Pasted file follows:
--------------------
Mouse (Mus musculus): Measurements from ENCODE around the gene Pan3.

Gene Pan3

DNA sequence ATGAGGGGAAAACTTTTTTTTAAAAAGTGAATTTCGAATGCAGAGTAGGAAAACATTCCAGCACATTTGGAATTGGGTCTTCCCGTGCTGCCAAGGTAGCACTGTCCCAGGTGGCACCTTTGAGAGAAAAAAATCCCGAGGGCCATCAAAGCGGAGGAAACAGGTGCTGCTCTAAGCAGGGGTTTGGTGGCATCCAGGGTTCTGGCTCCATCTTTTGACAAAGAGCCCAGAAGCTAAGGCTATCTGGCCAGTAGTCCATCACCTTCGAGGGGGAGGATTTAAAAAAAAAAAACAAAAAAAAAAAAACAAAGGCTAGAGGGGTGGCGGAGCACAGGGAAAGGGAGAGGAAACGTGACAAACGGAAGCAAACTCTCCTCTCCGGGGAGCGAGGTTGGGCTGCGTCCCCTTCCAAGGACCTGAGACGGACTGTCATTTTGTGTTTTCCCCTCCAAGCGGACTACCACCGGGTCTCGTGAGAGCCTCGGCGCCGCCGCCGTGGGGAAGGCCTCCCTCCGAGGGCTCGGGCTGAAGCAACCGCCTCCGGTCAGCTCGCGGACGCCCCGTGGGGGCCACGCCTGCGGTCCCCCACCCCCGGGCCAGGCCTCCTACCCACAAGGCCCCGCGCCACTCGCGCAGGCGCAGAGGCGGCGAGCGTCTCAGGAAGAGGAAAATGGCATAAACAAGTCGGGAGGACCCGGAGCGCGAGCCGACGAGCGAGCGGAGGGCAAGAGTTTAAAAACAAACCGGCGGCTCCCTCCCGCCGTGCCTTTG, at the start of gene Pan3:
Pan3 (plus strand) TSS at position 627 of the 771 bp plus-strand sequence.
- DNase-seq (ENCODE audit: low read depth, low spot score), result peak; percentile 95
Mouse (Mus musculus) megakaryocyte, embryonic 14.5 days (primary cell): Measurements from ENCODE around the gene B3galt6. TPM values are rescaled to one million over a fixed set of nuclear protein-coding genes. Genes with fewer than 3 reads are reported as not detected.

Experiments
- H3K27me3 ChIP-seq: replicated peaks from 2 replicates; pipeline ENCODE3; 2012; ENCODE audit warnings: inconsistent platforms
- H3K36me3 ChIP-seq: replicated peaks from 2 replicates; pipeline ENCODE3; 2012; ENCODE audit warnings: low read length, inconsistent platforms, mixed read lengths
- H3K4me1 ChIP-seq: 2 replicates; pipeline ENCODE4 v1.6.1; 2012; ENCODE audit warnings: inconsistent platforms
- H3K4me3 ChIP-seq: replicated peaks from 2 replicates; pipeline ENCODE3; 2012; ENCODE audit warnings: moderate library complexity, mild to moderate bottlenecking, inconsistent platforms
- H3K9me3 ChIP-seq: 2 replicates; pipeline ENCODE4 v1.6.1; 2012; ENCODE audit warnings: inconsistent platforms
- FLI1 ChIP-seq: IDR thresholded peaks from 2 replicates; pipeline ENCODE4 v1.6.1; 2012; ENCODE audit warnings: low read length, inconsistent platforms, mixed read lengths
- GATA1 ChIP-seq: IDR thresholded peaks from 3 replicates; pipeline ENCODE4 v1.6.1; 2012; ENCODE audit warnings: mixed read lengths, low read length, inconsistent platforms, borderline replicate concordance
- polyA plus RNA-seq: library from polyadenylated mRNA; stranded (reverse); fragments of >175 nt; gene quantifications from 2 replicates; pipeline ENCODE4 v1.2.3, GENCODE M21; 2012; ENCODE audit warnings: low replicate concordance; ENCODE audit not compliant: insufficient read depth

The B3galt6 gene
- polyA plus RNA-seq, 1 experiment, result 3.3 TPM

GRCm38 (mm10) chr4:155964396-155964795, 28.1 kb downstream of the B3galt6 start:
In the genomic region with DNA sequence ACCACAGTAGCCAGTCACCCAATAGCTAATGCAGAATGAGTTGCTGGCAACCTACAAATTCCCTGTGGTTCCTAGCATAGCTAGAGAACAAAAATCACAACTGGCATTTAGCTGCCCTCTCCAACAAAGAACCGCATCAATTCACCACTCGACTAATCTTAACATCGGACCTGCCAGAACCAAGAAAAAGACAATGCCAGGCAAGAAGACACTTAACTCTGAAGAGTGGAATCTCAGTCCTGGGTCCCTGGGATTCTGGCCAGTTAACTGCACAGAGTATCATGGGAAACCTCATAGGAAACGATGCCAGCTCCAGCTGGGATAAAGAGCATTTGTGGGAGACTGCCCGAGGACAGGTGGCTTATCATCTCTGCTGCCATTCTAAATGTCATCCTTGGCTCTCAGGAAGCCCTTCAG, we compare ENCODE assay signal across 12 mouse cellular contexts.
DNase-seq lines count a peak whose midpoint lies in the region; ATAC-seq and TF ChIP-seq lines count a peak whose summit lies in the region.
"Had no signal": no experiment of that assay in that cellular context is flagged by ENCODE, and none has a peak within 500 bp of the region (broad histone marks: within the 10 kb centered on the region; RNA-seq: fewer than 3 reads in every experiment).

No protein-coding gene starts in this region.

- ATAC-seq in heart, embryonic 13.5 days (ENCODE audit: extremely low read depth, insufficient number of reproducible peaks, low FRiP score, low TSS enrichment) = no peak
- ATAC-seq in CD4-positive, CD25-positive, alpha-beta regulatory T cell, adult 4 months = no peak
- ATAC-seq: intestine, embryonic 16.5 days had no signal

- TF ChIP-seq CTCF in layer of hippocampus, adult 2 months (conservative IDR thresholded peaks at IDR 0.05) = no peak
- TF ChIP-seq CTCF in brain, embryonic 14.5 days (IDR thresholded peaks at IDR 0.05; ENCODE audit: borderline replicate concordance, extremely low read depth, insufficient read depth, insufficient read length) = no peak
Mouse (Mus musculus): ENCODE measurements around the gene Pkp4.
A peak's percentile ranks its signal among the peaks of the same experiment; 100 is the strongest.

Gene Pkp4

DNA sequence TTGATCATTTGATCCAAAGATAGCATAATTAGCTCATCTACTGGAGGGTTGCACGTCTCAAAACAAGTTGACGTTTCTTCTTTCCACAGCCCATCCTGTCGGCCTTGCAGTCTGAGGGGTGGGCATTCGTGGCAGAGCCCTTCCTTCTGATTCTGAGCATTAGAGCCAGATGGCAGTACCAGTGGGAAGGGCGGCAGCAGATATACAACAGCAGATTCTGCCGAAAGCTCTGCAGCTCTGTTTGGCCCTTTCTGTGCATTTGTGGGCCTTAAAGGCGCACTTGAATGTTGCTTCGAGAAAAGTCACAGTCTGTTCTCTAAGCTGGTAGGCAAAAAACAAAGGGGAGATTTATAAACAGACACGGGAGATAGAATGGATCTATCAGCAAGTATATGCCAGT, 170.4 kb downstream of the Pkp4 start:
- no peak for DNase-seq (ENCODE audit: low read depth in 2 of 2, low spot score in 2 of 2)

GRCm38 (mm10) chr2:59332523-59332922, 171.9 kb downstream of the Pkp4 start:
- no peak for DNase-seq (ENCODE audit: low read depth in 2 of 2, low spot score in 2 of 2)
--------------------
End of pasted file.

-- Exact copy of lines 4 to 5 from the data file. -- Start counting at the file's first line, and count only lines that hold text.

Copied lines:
Pan3 (plus strand) TSS at position 627 of the 771 bp plus-strand sequence.
- DNase-seq (ENCODE audit: low read depth, low spot score), result peak; percentile 95